On July 30, ReyFort Media Group founder and CEO Rey Fortaleza urged the Filipino Canadian community to support and vote two Filipino Canadians for the 2021 Top 25 Canadian Immigrant Awards.
They are Ovvian Castrillo-Hill and Erie Maestro.
“Ovvian and Erie are known for their passion and dedication not only in their chosen professions, but also in uplifting people and the community as a whole,” Fortaleza wrote on social media.
Voting is going on for the 13th annual Top 25 Canadian Immigrant Awards.
The award program was started by the Canadian Immigrant magazine, and for this year, COSTI Immigrant Services is its partner.
The magazine launched the voting phase of the program on July 27.
The award recognizes immigrants who have made immeasurable contributions to the Canadian economy, Canadian society, and Canada overall.
Here are the stories of Erie Maestro and Ovvian Castrillo-Hill:
Storyteller and community activist
Country of Origin: Philippines
“Erie Maestro is passionate about early literacy and storytelling, and about community organizing and social justice work.
“As a children’s librarian, Maestro pioneered the first Pilipino Parent-Child Mother Goose Program/ Programang Nanay Gansa, an oral early literacy program for Filipino parents and small children. She also introduced the Pilipino Baby Welcoming Program, which welcomed all babies to the library and organized Pilipino language storytimes inside and outside the library.
“Before she retired in May 2021, “Auntie” Erie welcomed families to the children’s online storytime Kuwentuhang Pinoy of Vancouver Public Library. Maestro continues her advocacy for early literacy and storytelling in Pilipino even in her retirement.
“Maestro is a founding member and active volunteer of two grassroots organizations: Migrante BC, which protects and promotes the rights and welfare of Filipino migrants and immigrants (2009) and the Canada Philippines Solidarity for Human Rights (2008). In 2012, she joined other Filipino community artists to create the grassroots PANCIT art collective. In 2019, Maestro joined the National Pilipino Canadian Cultural Centre (NPC3) as its founding member and board secretary.
“A large part of her life in the Philippines was lived under the shadows of martial law as a student, human rights worker and organizer of the families of political prisoners where she saw firsthand the sacredness and fragility of human freedoms.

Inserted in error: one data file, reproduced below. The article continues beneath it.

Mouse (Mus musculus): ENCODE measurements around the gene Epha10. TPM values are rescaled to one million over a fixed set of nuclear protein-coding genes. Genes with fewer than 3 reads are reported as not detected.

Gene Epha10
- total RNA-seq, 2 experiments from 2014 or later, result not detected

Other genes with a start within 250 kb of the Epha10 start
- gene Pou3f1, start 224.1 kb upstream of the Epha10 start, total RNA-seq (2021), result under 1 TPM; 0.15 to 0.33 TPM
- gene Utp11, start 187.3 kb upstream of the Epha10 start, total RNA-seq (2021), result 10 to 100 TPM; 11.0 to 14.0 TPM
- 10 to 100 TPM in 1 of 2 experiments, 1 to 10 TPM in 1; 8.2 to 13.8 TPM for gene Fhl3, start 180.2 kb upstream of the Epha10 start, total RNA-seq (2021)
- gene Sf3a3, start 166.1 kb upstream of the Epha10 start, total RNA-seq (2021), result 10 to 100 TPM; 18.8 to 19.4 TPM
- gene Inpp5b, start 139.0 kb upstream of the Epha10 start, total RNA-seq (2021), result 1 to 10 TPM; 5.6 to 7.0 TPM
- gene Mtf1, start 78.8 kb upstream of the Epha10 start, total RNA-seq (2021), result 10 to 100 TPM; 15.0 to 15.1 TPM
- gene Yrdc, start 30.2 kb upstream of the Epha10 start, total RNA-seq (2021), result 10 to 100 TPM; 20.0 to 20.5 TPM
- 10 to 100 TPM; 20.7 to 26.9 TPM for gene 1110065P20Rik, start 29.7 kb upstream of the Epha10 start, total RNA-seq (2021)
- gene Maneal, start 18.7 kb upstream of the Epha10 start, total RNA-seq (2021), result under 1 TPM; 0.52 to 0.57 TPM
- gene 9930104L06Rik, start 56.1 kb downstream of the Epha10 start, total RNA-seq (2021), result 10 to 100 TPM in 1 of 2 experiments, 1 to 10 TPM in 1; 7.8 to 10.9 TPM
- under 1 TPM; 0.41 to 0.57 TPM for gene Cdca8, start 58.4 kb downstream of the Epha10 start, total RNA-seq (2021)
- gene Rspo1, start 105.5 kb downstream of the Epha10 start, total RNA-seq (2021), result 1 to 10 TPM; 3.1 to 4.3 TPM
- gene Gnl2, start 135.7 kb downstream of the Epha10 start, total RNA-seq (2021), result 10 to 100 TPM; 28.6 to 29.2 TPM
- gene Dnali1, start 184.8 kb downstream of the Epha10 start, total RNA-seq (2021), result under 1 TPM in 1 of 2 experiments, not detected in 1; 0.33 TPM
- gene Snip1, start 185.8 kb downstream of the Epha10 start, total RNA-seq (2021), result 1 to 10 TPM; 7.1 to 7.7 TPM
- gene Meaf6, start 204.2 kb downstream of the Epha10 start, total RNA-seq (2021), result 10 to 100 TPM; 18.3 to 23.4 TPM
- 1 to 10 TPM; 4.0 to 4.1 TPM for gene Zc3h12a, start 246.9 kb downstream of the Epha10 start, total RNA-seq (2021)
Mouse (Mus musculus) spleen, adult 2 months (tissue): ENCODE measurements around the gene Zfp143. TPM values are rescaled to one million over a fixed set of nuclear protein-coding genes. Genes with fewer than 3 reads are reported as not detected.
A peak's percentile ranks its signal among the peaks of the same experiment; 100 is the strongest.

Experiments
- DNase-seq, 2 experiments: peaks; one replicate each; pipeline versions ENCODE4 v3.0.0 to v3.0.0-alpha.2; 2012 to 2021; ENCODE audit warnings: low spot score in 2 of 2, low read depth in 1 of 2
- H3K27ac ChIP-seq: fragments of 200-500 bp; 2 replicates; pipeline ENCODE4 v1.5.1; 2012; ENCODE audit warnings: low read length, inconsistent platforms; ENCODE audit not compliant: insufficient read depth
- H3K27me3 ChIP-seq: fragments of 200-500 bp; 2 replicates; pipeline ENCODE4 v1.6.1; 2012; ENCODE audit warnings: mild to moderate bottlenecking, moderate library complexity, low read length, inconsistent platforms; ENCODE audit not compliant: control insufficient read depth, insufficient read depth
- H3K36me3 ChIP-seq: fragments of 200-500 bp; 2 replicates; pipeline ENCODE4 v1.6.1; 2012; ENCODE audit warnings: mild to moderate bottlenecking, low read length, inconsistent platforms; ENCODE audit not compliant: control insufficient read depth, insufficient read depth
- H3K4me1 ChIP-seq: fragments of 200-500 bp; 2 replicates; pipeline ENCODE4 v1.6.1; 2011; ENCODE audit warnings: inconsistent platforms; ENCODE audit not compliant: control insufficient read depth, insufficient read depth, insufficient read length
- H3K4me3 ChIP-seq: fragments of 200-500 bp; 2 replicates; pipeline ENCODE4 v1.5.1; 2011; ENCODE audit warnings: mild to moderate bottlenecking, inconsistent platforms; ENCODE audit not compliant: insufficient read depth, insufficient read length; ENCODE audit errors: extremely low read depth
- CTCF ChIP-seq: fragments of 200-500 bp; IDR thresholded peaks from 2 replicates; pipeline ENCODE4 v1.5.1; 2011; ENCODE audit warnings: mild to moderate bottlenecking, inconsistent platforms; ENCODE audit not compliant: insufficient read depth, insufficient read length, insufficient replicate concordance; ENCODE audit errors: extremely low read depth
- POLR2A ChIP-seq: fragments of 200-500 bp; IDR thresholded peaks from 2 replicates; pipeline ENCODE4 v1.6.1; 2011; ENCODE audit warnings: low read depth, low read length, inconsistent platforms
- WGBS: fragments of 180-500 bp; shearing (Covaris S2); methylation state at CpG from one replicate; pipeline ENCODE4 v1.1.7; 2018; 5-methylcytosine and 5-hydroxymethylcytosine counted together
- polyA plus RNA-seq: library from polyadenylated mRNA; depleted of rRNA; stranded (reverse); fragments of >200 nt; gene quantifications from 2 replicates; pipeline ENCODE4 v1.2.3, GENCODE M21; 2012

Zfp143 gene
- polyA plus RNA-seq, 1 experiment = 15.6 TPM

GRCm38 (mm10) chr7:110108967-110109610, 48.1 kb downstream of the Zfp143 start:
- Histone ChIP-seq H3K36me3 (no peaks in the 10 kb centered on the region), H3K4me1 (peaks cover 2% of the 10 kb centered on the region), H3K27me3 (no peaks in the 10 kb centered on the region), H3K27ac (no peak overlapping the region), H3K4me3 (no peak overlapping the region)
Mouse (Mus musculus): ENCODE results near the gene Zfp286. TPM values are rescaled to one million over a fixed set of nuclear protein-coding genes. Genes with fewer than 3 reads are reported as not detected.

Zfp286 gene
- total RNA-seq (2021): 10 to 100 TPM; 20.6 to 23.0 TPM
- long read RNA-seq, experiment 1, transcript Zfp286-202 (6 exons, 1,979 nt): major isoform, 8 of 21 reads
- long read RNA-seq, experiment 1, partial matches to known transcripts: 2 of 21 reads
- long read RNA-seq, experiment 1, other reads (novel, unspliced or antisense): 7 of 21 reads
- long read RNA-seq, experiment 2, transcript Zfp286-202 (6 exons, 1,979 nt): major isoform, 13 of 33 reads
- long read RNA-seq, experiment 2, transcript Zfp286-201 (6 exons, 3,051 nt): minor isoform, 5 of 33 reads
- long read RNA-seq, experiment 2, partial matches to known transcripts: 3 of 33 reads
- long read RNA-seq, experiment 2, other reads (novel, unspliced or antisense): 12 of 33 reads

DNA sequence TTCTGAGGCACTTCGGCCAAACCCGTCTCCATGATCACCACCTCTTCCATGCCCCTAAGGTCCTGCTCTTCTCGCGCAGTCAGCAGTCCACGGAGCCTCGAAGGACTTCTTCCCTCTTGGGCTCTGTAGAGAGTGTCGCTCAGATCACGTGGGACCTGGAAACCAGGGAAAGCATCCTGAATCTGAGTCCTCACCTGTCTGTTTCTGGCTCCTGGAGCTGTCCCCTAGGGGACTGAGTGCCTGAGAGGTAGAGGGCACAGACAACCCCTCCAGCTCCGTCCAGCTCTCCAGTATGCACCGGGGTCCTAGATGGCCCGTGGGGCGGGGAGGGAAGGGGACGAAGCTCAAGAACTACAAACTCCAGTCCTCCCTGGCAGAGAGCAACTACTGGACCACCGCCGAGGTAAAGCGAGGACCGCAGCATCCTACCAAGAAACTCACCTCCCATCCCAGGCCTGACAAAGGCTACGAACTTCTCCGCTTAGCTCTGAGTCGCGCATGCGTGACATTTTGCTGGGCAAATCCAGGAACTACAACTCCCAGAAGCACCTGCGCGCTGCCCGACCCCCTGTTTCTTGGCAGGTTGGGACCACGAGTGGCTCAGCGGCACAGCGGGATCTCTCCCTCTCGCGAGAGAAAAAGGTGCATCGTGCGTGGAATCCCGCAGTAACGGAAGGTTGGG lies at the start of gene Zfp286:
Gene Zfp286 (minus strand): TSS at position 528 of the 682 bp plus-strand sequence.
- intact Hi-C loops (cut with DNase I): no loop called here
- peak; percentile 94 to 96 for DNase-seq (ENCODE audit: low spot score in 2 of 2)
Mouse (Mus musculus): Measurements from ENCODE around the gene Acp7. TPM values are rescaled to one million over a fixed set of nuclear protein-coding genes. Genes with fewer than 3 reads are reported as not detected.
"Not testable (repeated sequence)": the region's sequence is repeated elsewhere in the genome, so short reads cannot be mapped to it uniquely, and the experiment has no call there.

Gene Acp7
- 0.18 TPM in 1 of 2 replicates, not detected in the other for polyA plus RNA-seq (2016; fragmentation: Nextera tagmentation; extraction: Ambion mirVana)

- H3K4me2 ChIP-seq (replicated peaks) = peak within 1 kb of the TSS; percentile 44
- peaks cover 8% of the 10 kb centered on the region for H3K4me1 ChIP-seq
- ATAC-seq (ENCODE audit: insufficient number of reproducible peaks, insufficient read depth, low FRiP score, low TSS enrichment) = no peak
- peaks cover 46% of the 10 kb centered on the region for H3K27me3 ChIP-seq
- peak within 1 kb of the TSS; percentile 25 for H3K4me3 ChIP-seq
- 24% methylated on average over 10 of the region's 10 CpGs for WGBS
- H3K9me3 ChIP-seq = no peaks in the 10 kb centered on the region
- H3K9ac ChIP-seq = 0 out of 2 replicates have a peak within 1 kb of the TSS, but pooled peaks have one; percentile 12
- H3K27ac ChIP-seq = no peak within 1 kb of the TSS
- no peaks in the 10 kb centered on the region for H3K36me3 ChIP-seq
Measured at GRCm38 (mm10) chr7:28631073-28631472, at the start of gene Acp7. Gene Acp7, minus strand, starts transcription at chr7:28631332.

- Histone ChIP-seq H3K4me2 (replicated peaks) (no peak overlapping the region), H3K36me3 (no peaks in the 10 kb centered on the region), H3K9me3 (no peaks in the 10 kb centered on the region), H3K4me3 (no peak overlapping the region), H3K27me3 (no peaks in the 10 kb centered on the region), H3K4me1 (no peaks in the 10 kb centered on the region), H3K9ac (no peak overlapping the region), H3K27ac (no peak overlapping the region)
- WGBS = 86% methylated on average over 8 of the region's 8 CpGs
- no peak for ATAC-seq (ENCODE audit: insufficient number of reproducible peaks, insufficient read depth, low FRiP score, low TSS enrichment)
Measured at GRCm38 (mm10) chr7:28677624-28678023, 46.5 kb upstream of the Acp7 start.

“In 1991, Maestro arrived in Nova Scotia with her young daughter and balanced her single mother roles and graduate student tasks. There, she also found the time to help found the Immigrant Women’s Support Association in Halifax with other immigrant women friends. She has a master’s in library and information studies from Dalhousie University and a master’s in archival studies from UBC.
“She writes for the Philippine Asian News Today and for the Philippine Reporter. Her story is found in, And I will paint the sky: Women speak the story of their lives (2000), a collection of autobiographies of Canadian women edited by Carole Trainer, and in Aboriginal and Visible Minority Librarians: Oral Histories from Canada (2011), a collection of personal narratives edited by Lee and Kumaran.”
Artist, writer, curator
City: Fort St. John, B.C.
Country of Origin: Philippines
“An established artist and writer from the Philippines, Ovvian Castrillo-Hill came to Canada in 2009 and married Bryan Hill of Fort St. John, in the Peace Region of Northeast B.C.
“When she left her successful art profession in Manila (she created multiple public art monuments, most notable of which is the signature sculpture of the Philippine Stock Exchange), she adjusted to life in Canada by volunteering with the North Peace Filipino Canadian Association (she’s been a cultural director and officer for many years), while being a stay-at-home mom to her young son, Brendan.
“In 2019, she established/curated the first EX-SITU Filipino-Canadian Art Exhibit held at the North Peace Cultural Centre — a first for any immigrant community in the region. Castrillo-Hill expanded EX SITU 2020 to include a B.C.-wide online art exhibit. With its success, EX SITU was featured in various media (Omni Channel, CBC Radio, Alaska Highway News, Bell Media-Moose FM, Philippine Asian News Today) as a positive example of cultural celebration and opportunity for Filipino immigrants. Because of this, Castrillo-Hill was invited as one of the speakers at the second National Asian Symposium (Montreal), where she spoke about EX SITU and how this model can be replicated by immigrant communities everywhere in Canada.
“In 2019, Castrillo-Hill was a finalist for the City of Fort St. John’s Community Awards (Art and Culture). In 2020, her design was selected in the Festival Plaza Art Competition held by the City of Fort St. John; and her bas-relief was a winner at the 2020 Incheon (Korea) Metropolitan City International Art Exhibit (Sole Canadian Entry). In 2021, her painting was among those awarded at the Peace Liard Regional Arts Council Juried Art Competition.
“Castrillo-Hill is a settlement practitioner for SUCCESS, a non-profit organization whose mission is to help immigrants’ settlement journeys. Her awareness of the unique challenges of immigrants allows her to personally assist newcomers in her city.
“Castrillo-Hill also authored Goddess in the Mirror: A Book of Self-Discovery for Filipino Women the World Over.
“Castrillo-Hill continues to curate EX SITU. She also dreams that her art-concept for a Filipino-Canadian Friendship Monument will someday become a reality.”
Voting is open until September 17, 2021. Winners will be announced November 8th, 2021
To vote, click here: https://canadianimmigrant.ca/canadas-top-25-immigrants/vote